This text presents and explains theories in communication studies from the epistemological perspectives of the researchers who use them. Rather than representing a specific theoretical paradigm (social scientific, interpretive, or critical), the author team presents the three major paradigms in one text, each writing in his or her area of expertise. Every theory is explained in a "native" voice, from a position of deep understanding and experience, improving clarity for readers.
The text also provides insights on using communication theory to address real-life challenges. Considering that theories are developed to guide scholarly research more than to provide practical advice, this feature of the book helps students create realistic expectations for what theories can and cannot do and makes clear that many theories can have practical applications that students can use to their advantage in everyday life.
Offering a comprehensive exploration of communication theories through multiple lenses, Exploring Communication Theory provides an integrated approach to studying communication theory and to demonstrating its application in the world of its readers.
Online resources also accompany the text. For students: practice quizzes to review key concepts; for instructors: an instructor’s manual featuring chapter outlines, lists of key terms, discussion questions, suggested further readings, and both in-class and out-of-class exercises, as well as lecture slides and sample essay test questions.
Table of Contents
Chapter 1: Making Sense of Communication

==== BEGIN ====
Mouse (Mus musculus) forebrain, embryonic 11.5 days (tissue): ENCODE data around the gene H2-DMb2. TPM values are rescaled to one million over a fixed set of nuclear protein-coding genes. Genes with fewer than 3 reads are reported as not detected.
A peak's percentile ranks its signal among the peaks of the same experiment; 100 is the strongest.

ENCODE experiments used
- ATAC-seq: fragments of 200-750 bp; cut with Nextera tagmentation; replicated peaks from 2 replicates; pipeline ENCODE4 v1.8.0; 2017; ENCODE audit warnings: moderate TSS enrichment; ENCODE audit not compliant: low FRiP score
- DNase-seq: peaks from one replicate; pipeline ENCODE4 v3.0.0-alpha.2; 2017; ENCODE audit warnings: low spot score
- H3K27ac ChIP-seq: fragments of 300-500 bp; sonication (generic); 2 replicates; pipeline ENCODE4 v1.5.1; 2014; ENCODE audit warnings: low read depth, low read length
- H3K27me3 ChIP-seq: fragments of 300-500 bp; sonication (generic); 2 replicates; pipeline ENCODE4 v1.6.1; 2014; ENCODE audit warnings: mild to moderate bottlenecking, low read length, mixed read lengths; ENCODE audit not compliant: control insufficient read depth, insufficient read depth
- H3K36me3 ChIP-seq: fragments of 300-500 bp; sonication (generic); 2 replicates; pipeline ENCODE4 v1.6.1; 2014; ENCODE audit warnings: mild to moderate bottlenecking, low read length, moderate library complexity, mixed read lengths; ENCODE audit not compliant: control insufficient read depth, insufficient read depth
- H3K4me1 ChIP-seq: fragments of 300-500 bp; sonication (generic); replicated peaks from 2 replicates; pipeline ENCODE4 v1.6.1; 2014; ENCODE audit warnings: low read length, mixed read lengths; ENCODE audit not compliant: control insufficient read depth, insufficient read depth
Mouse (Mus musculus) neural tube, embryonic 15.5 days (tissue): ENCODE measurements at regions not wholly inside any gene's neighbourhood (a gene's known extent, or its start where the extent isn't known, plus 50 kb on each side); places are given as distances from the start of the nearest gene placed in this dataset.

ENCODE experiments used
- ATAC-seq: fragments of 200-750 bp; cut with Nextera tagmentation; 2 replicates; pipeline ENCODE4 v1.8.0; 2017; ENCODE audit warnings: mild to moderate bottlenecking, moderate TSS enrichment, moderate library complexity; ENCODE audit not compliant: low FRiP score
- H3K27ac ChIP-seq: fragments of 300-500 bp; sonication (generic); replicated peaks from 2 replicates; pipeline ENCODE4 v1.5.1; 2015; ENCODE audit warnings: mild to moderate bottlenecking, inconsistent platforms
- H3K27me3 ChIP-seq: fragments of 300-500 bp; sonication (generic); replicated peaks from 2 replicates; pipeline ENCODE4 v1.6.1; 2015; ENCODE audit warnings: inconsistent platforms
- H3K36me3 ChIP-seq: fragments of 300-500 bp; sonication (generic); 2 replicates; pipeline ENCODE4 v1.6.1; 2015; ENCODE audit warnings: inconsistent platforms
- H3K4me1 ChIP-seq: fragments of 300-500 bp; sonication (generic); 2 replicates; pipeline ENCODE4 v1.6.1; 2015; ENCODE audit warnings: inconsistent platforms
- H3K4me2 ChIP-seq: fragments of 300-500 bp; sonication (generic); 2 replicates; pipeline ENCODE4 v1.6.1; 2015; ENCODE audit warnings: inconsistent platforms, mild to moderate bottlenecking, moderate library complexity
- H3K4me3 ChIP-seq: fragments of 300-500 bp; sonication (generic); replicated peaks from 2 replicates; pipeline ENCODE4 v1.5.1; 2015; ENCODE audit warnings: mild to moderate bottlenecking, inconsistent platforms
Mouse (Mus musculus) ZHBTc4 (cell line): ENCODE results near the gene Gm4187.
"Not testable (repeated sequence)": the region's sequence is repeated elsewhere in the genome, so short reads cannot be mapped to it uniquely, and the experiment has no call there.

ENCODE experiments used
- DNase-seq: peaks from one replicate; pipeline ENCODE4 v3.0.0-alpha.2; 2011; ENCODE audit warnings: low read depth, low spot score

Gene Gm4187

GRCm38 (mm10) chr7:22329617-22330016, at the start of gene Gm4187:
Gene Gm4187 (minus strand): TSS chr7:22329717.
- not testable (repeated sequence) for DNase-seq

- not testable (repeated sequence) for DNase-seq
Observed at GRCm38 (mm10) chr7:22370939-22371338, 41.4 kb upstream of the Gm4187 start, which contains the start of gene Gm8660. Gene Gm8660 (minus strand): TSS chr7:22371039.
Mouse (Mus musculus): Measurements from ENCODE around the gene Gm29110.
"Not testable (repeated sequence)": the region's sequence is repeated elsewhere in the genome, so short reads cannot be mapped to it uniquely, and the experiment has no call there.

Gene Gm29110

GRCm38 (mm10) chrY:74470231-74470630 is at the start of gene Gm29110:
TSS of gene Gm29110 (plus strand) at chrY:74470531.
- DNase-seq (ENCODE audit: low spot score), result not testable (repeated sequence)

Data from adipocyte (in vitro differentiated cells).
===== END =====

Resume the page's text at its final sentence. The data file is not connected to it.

Chapter 2: Conceptualizing Communication Theory
Chapter 3: Communication Theory and Research
Chapter 4: Signs, Symbols, and Semantics
Chapter 5: Organizing and Sending Messages
Chapter 6: Explaining and Understanding Human Behavior
Chapter 7: Discourse and Change
Chapter 8: Communication in Developing Relationships
Chapter 9: Communication in Sustaining Relationships
Chapter 10: Processes of Persuasion
Chapter 11: Communication in Organizations
Chapter 12: Theories of Group and Family Communication
Chapter 13: Theories of Health Communication
Chapter 14: Technology and Media Processing
Chapter 15: Theories of Communication, Culture, and Critique
About the Authors
Kory Floyd is a professor of communication at the University of Arizona.
Paul Schrodt is the Philip J. and Cheryl C. Burguières Professor of Communication Studies at Texas Christian University.
Larry Erbert is an associate professor of communication at the University of Colorado Denver.
Angela Trethewey is dean of the College of Communication and Education at California State University, Chico.
Please visit our companion website for additional support materials.